April 22 is Earth Day and my b-earth day! This year, however, it doesn’t feel right to simply say “Happy Earth Day!”
Our earth and many of its inhabitants are hurting right now. We’re still in a global pandemic and people are dying. Climate change is a global reality that is threatening life on earth. Police officers in the U.S. continue to regularly kill Black folks, even as one of them is found guilty of murder. Asian American folks are experiencing hate crimes and violence. And on and on.
Life is a lot right now, especially for BIPOC folks who are facing racism, climate catastrophe, COVID, and other struggles in compounded ways. For all of us, this past year has been particularly heavy.
Life is a lot, and yet people are resilient. Our earth and its many ecosystems are resilient. We each have a lot of work to do, but there is hope.
There must be hope, grounded in full consciousness of what is at stake if we let these systems of capitalism and white supremacy continue to dictate how the world works. For those of us with children, hope is particularly essential. The alternative is far too devastating.
How can we rediscover hope when it feels lost in the grief of these times? One place to start is with gratitude. And what better place to seek gratitude on Earth Day than in nature?
I am grateful today for these lessons from nature:
We can learn from the resilience of flowers that grow in cracks on the sidewalk, and from the fruit buds that blossom after a bitter winter of dormancy.
We can gain inspiration from the helpful and beneficial relationships that mycorrhizal fungi build with plant roots, accessing water and nutrients that the plants cannot reach alone.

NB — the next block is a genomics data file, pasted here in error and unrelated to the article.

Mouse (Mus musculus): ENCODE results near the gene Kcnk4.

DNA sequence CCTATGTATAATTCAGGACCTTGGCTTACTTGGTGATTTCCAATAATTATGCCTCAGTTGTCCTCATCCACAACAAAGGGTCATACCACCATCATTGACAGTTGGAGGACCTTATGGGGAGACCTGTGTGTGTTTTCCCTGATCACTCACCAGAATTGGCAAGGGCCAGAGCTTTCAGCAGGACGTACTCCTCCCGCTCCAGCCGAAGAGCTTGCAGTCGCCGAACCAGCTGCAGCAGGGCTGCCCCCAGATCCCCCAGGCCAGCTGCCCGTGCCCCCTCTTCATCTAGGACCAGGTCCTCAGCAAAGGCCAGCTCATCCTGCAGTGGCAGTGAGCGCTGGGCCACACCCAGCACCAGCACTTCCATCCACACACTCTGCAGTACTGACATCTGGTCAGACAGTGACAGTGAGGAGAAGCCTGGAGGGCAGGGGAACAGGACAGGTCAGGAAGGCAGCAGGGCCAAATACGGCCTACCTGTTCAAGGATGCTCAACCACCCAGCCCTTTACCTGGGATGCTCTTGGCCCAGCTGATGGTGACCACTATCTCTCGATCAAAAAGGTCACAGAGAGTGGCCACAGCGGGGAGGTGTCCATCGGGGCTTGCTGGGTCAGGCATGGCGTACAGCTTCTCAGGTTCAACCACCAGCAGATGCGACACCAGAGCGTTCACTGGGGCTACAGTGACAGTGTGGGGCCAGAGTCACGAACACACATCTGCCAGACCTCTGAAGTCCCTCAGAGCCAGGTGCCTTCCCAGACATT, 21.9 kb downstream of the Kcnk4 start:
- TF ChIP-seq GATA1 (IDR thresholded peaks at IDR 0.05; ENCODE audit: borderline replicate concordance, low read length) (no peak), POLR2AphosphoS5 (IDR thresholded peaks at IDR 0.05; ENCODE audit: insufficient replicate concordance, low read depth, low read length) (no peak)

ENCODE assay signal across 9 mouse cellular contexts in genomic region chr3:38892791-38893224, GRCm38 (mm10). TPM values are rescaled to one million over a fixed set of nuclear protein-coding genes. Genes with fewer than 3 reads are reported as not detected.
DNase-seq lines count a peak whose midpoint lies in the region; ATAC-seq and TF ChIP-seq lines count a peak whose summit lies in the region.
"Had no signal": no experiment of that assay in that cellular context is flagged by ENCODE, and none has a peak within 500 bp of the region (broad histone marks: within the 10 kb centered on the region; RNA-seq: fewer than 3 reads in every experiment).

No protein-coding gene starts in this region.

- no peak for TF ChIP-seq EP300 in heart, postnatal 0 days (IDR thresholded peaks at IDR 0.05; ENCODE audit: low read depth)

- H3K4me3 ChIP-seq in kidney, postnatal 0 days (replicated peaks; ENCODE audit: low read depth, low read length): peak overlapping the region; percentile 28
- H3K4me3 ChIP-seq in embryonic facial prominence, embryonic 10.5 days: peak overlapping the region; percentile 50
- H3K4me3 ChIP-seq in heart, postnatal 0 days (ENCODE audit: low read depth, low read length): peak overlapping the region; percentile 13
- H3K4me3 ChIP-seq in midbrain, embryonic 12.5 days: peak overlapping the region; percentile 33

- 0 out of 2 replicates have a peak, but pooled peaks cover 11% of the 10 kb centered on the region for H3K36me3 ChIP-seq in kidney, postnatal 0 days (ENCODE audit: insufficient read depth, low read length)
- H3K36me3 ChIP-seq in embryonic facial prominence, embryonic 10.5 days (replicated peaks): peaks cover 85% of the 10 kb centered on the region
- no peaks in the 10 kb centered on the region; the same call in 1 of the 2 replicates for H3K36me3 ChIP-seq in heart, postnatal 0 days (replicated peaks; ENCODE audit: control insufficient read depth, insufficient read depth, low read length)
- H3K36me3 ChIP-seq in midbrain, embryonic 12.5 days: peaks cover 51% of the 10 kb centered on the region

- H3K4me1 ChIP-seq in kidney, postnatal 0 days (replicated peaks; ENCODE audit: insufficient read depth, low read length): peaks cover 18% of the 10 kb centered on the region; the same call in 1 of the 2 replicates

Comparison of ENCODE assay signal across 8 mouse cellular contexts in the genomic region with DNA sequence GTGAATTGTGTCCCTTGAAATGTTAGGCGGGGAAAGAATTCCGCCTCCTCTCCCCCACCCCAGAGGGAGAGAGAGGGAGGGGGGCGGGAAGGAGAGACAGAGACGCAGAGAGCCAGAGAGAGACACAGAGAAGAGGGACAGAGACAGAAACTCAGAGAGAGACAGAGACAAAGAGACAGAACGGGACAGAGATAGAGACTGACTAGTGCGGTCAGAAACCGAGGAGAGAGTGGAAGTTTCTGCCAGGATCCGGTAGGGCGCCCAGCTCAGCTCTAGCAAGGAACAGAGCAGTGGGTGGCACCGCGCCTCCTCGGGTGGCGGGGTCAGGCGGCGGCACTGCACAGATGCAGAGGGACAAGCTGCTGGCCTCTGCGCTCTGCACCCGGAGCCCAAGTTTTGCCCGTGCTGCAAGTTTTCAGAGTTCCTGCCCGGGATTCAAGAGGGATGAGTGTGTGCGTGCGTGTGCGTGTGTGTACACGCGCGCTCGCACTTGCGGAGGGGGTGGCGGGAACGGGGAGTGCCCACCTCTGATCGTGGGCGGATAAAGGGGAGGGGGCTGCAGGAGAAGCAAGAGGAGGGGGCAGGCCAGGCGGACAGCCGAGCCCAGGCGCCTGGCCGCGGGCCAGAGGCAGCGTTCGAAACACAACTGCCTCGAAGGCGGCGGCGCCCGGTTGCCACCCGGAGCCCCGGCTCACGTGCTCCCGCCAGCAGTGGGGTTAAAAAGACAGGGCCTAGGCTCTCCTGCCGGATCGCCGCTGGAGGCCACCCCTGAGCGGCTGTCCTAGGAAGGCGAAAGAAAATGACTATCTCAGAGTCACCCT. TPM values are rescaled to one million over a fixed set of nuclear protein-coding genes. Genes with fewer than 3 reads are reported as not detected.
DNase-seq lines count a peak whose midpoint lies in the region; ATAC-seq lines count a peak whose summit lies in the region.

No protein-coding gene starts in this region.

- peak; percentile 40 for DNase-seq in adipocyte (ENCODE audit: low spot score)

We can gather strength from the way trees stand strong in the wind, letting some branches adapt to the breeze while remaining true to their roots.
We can learn from the bacteria and fungi and other small beings who co-create fertile soil out of what has died. They help decompose the old to make room for the new and offer protection to new life so that it may flourish.
On Earth Day and every day, nature provides opportunities to reconnect with who we are, what we’re here on earth to do, and how we can serve and support not only all beings on earth today but also future generations of beings who call this planet home.
Today I hope you can go outside, breathe deeply, and find hope and gratitude in nature, even for just a few minutes.
What lesson is nature offering you today that can help you rediscover hope for a more just and regenerative future?
P.S. Speaking of hope and gratitude, I highly recommend learning about The Work That Reconnects (WTR) and the teachings of Joanna Macy. Her book Active Hope: How to face the mess we’re in without going crazy is an excellent resource, as well.